As persecution of Christians worsens in other nations, Biden admin shrugs off horrors

As persecution of Christians worsens in other nations, Biden admin shrugs off horrors

As persecution of Christians worsens in other nations, Biden admin shrugs off horrors

While Christians in America are confronted with secular attacks on longstanding cultural norms, attacks against faith in Jesus Christ are growing much more physical and dangerous on different continents in less-developed nations.

Islamic Jihadists in Nigeria killed more than 8,000 Christians last year, according to a report by the watchdog group International Society for Civil Liberties and Rule of Law. It’s a record number in a country with a long history of persecution of believers.

Violence against Christians in Nigeria goes back to 2009 and Boko Haram, a Nigerian jihadist terror organization. That year it began its series of attacks that have now claimed the lives of more than 150,000 Christians, according to The Family Research Council.

Millions more Christians have fled the region.

It’s a different type of persecution in Nicaragua, the small Caribbean nation. Christians appeared welcome there as revival was sweeping the country. Mass evangelism crusades drew hundreds of thousands in response.

Now three U.S. citizens serving as missionaries through the organization Mountain Gateway, and 11 Nicaraguan pastors, face charges from the government of money laundering and organized crime. The 11 pastors have been jailed.

“Scripture says when the wicked are ruling people mourn," Pastor Carter Conlon, the general overseer of Times Square Church, said on Washington Watch Monday. "There’s a huge difference when the righteous are in authority. We need to pray for a spiritual awakening in this nation. We need to pray for God to give us leadership in the church and in the nation that will bring his name to honor one more time. I fully believe that’s possible." 

Nigeria has a population of more than 2.2 million. Four years ago there was an even split between Christians and Muslims. Now, with no protection from President Bola Ahmed Tinubu’s government, the remaining Christians face danger from Muslim extremists.

The U.S., under President Donald Trump, designated Nigeria as country of particular concern as the President is required to review annually the status of religious freedom in every country in the world.  The unfavorable designation meant economic sanctions for Nigeria. That got the attention of the government there for a time, but Joe Biden removed Nigeria from the watch list.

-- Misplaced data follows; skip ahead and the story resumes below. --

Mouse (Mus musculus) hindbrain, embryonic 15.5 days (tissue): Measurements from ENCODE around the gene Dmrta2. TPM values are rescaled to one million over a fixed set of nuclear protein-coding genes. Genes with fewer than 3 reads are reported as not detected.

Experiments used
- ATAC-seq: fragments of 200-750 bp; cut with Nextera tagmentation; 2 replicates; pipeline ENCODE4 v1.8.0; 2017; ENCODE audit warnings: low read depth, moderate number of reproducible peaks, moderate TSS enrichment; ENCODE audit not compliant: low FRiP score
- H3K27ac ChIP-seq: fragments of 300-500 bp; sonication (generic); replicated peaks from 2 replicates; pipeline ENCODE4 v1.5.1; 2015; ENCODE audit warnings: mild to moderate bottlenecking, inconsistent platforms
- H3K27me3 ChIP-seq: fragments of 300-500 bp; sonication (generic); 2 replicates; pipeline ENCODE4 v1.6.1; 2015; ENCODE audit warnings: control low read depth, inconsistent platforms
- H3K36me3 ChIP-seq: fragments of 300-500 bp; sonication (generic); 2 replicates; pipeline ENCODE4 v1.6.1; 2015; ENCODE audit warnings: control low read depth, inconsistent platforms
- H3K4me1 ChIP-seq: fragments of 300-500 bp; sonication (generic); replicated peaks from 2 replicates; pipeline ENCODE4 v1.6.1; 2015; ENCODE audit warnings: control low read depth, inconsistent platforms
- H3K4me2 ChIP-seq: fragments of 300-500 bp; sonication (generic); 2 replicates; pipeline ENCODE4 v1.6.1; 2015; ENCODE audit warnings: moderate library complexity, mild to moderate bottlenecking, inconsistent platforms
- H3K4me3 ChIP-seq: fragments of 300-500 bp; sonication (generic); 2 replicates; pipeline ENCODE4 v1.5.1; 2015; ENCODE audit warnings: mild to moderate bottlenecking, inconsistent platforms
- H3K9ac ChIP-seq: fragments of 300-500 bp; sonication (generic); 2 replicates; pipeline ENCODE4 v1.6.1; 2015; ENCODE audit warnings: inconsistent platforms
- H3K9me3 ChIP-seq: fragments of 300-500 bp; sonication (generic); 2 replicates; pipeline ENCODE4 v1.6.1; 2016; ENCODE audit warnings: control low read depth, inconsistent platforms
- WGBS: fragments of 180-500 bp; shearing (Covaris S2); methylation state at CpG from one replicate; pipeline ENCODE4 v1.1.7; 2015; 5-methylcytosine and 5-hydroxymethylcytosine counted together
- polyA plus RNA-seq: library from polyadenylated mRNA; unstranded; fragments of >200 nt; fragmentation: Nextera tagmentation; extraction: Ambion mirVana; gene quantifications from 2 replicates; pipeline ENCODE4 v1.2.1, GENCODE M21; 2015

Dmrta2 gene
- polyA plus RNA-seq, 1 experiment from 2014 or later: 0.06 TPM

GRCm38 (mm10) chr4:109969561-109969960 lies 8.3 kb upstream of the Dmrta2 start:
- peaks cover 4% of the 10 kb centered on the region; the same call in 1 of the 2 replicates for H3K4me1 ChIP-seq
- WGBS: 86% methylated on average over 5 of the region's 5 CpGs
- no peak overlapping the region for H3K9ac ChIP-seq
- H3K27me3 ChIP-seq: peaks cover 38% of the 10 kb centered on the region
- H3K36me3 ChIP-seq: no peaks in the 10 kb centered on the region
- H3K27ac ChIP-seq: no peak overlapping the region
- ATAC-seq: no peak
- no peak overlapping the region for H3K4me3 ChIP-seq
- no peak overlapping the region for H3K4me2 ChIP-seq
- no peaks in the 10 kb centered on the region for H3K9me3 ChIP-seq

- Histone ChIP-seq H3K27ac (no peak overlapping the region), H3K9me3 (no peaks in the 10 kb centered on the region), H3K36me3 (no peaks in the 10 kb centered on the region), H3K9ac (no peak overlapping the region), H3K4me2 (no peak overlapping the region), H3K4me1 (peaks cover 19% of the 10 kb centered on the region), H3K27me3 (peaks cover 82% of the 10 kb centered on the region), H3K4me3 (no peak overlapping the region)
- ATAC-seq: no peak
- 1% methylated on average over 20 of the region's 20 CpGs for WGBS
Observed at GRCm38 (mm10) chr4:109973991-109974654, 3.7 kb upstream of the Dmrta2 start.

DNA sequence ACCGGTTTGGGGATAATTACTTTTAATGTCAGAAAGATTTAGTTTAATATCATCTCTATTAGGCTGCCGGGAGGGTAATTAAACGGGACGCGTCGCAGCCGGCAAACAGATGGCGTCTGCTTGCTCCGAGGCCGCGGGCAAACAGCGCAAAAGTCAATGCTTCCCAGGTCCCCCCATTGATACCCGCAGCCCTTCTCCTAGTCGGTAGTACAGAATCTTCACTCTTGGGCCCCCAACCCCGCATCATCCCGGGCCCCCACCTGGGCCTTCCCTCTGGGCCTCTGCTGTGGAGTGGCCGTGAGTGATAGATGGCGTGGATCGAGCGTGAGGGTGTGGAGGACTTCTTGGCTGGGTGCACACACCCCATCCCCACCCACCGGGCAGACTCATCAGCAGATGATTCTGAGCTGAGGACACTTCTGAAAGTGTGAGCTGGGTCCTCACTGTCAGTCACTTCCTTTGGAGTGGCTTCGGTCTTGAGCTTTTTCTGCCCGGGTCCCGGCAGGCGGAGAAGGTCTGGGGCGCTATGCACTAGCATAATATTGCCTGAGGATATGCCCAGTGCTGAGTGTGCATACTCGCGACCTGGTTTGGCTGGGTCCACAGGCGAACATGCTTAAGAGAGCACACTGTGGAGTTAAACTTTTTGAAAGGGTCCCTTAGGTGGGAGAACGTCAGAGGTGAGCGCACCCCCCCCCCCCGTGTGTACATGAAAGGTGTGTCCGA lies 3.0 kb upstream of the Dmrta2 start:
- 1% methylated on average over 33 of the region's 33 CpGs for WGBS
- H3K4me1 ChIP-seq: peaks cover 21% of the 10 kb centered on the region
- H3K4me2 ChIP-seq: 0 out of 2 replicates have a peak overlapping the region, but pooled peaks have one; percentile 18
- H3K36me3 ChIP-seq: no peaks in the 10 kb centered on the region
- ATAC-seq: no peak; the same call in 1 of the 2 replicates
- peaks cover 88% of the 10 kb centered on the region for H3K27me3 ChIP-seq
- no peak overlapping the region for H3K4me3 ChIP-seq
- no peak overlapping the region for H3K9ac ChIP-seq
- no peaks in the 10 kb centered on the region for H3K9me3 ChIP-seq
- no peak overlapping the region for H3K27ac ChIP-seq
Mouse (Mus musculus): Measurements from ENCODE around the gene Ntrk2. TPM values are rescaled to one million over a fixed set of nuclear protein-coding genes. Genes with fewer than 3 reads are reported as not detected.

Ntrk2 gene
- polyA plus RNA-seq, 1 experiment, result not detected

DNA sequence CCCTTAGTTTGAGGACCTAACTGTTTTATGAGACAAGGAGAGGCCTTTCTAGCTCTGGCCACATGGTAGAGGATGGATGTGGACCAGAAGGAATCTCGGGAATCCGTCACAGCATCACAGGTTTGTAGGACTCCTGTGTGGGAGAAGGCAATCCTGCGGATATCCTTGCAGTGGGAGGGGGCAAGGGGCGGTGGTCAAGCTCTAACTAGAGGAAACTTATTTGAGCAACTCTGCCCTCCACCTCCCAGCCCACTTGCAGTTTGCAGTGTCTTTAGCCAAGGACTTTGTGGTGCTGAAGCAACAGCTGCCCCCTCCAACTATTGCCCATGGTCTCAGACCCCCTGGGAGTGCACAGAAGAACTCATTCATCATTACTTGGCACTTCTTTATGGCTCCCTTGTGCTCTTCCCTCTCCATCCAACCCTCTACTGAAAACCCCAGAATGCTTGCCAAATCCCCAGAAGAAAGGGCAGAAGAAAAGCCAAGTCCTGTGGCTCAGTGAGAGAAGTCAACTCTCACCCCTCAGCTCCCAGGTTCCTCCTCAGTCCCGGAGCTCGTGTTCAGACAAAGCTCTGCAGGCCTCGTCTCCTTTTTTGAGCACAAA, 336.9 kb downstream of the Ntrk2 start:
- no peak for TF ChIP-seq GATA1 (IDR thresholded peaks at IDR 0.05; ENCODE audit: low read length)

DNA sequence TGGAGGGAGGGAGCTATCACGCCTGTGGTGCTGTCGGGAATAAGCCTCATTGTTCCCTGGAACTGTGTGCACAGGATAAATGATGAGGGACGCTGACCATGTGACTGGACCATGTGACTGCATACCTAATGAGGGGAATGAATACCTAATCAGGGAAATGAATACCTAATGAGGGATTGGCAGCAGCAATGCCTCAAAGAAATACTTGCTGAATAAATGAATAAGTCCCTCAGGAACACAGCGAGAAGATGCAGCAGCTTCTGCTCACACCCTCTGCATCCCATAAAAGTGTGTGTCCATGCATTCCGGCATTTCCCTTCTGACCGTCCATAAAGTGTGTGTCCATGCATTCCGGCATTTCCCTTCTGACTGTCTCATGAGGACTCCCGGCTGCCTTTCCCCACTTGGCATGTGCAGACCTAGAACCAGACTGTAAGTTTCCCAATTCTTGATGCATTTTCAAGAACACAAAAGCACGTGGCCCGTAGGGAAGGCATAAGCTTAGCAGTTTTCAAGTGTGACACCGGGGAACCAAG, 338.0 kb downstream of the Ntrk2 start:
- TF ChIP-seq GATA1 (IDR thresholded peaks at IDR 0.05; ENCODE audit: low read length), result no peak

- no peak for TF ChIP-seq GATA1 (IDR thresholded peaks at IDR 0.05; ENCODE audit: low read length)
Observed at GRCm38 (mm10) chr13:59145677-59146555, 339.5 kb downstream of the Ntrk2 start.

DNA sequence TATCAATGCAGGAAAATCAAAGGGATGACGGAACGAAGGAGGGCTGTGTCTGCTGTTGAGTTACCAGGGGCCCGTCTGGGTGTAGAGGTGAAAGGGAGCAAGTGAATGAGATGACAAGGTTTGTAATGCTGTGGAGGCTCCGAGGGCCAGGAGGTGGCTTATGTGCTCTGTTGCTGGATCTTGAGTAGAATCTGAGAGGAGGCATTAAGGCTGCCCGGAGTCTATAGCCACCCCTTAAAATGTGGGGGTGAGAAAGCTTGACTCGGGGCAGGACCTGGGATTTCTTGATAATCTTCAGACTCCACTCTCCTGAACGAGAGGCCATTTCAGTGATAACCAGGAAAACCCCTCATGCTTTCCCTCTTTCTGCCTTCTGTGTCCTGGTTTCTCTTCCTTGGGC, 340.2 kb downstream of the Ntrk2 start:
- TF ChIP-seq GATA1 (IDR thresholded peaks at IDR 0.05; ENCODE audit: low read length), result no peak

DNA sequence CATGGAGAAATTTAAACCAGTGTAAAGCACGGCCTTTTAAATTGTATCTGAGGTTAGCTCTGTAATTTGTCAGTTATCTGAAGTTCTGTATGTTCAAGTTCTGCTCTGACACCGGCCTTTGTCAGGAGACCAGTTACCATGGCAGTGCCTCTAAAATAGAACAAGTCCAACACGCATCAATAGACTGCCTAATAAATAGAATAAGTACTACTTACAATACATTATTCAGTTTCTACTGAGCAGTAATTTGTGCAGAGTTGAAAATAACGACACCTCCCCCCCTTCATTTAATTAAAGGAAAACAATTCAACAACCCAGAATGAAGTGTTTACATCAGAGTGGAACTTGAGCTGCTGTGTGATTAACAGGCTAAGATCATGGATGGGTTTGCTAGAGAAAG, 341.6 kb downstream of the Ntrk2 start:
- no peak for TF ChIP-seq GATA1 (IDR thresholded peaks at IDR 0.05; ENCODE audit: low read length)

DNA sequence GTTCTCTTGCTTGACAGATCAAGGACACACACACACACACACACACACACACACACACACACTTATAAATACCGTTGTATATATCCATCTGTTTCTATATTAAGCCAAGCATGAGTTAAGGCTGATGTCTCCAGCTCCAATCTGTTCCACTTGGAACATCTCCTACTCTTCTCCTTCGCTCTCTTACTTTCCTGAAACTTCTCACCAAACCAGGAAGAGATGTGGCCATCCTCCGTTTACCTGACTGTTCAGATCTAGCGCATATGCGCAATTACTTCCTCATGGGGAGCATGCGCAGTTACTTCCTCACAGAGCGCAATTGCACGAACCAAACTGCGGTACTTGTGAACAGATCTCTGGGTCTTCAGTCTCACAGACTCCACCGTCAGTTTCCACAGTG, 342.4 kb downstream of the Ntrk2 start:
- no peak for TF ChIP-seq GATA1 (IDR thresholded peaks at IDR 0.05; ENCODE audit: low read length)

Similarities in Nigeria and the U.S.

“You see what's happening in Nigeria is they realized a little bit too late that they’d been behind the eight ball in their dedication to Godliness, to the message of the word of God. They let it slip from their fingers, just like we did in America.

“Now they're paying the price for it. Now they have leadership that's indifferent to their plight. Islam is being forcefully implemented in some parts of the country and is starting to infiltrate almost every area of government in the nation. It really is a perilous time for Nigeria, and I believe it's also a perilous time for us here in the United States,” Conlon told show host Tony Perkins.

For the Nicaraguans, persecution is different but no less real.

Texas-based Mountain Gateway, which seeks to disciple national leaders and train pastors in unchurched countries, denied the allegations in a statement in mid-January.

As Britt Hancock, the founder and director of Mountain Gateway, lobbies Congress to pressure the Nicaraguan government, he’s learned from the State Department that as many as 100 other evangelical pastors could be held for similar reasons in Nicaragua right now.

“We’ve been having lots of meetings in the halls of Congress with members of both the House of Representatives and the Senate. Things are moving along. We have a growing coalition of people that are concerned about the religious freedom, religious persecution issues, and the human rights violation issues that are happening in Nicaragua with our people specifically,” Hancock told Perkins.

Hancock and his team are concerned about the imprisoned Nicaraguan pastors since Mountain Gateway representatives are allowed very little access to the pastors.

“We can't verify really their health condition. There have been two hearings where our legal representatives down there, our lawyers, have seen them by video, but there’s been no way to communicate with them. The lawyer has seen them on a video screen. They can hear her but she can't hear them. It’s very concerning because it's kind of reduced to sign language to sort of figure out how they're doing,” Hancock said.

Among the imprisoned is a married couple that is now separated from two children, ages four and two.

Hoping U.S. pressure will help in Nicaragua

The Alabama delegation from the U.S. House composed a letter expressing concern about such rights violations to the Nicaraguan ambassador. It was signed by 58 members of Congress crossing both sides of the aisle.

Rep. Bruce Westerman (R-Arkansas) has condemned the actions of the Nicaraguan government from the floor of the U.S. House.

“There’s a resolution making its way through Congress that we hope to pass. It condemns pretty strongly Nicaragua’s behavior,” Hancock said.

Hancock asks that people pray but also contact their representatives and senators and urge them to take action.

“The activity of the (Nicaraguan) government is getting more and more repressive,” Hancock said.